What with all the fuss in the US about sex education in schools, I was curious to know what, if anything, would be done about it in Italian schools. I got my answer recently, when Ross’ class [then age 15] had two 3-hour sessions at school. Parents were not notified before or after, and wouldn’t have known it was happening unless their kids told them. Ross told me quite a bit about it, though I’m not prepared to swear that she told me everything.
A representative of the local health agency (ASL) came with a young woman who was observing as part of her psychology studies. There was an icebreaker in which the kids (mostly jokingly) introduced each other, then an exercise in which they were told a story about a girl who needs to get across a river to see her boyfriend. The boatman says he’ll take her if she’ll have sex with him. She has no other way to reach her boyfriend, so she doesn’t know what to do. She goes to her mother, who says she doesn’t want to be involved.
The girl finally resolves to have sex with the boatman. When she reaches her boyfriend she tells him what happened, and he rejects her for having sex with someone else. The class was asked to determine who, in this improbable story, is “responsible.” (Whether they were meant to address “responsibility” in the sense of who was responsible for what happened, or in the sense of behaving responsibly, was not clear – perhaps deliberately.)
Ross told me that this degenerated into a vicious argument over abortion – “Who would be responsible if she got pregnant?”. Lecco is a very Catholic town, and the ASL lady told the class that, although abortion is legal, they would have trouble finding anyone in Lecco to perform one. I guess it’s good to be warned; fortunately, Milan is easily reached, should the need arise. More importantly, local health authorities are taking the correct steps to prevent the *need* for abortion: the kids were given detailed information on birth control and the use of condoms for disease prevention as well as birth control. They were also told that they can go to a youth clinic at their local ASL for more information, with or without their parents’ knowledge. The ASL lady said that they do try to involve parents in any big decisions (such as abortion), but that the kids have the right to keep their parents out of it if they prefer.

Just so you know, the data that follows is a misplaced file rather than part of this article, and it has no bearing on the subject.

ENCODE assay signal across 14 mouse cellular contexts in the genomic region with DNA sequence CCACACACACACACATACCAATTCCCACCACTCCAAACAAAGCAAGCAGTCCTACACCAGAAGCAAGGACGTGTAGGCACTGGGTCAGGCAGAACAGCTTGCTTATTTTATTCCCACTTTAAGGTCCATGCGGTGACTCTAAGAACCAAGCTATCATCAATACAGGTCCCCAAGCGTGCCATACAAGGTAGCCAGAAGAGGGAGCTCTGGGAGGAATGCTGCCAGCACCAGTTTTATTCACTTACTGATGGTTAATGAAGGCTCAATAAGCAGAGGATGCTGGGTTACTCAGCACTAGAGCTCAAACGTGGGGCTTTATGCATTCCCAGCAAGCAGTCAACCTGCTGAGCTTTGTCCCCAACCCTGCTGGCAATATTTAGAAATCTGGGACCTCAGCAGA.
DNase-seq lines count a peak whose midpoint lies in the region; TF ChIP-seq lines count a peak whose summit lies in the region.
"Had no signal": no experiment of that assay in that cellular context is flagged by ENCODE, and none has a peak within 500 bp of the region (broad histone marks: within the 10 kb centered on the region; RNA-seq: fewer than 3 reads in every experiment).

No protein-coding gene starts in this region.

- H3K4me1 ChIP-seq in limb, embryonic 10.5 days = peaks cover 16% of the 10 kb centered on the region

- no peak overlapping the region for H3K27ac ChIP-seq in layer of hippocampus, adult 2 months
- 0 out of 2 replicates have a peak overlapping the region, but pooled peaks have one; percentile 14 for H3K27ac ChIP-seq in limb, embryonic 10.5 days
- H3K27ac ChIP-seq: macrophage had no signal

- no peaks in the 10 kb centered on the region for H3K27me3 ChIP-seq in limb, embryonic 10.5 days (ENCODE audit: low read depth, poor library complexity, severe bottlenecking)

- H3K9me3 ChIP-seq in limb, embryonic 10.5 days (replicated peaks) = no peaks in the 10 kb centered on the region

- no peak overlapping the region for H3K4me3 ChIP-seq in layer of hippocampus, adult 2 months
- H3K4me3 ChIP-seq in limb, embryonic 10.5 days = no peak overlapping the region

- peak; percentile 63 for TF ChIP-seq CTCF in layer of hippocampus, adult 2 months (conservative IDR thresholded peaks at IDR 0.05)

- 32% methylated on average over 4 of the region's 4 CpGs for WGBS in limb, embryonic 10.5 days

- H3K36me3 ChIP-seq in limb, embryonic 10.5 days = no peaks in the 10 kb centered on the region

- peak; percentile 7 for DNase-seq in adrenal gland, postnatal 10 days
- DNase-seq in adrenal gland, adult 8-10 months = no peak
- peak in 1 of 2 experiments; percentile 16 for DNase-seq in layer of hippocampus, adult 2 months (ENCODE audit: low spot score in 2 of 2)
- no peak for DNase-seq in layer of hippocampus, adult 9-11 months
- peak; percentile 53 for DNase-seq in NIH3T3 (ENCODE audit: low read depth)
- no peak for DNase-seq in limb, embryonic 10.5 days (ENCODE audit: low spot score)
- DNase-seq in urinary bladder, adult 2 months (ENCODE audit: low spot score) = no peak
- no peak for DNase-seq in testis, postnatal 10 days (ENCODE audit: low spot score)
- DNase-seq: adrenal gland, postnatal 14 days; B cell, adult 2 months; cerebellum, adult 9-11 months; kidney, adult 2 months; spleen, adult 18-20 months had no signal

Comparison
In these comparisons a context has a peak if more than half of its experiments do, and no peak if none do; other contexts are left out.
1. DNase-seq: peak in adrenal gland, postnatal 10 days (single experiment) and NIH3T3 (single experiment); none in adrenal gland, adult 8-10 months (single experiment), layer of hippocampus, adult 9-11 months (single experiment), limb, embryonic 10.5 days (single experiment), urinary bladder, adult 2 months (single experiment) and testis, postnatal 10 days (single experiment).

Interestingly, abstinence was never mentioned. I asked Ross why she thought the ASL lady didn’t discuss it as an option. “Oh, everyone would have jumped all over her.” It was clear that a number of the kids are already sexually active, and no judgment upon them was given or implied. Wow. Health care professionals who are allowed to approach teen sex realistically. What a concept.
I’m very relieved that the ASL takes these initiatives. As far as Ross and I can tell, I’m the only mother among her friends who talks to her kid about sex, and, from what Ross tells me, dangerous misinformation abounds among her Italian peers. If the parents aren’t talking to these kids, someone has to –the stakes these days are life and death. Ross’ friends know that I talk to her (I’m considered the coolest mom in Lecco for several reasons, including that), so I hope they’d feel comfortable talking to me if they needed to, but I’m glad someone more authoritative and knowledgeable is there for them – it diminishes my risk of being lynched by the good parents of Lecco!
^ Top: Sex education doesn’t stop at school. The public health poster shown above says “Defend yourself from AIDS, not from someone you like. Age does not save you from the risk of contagion.”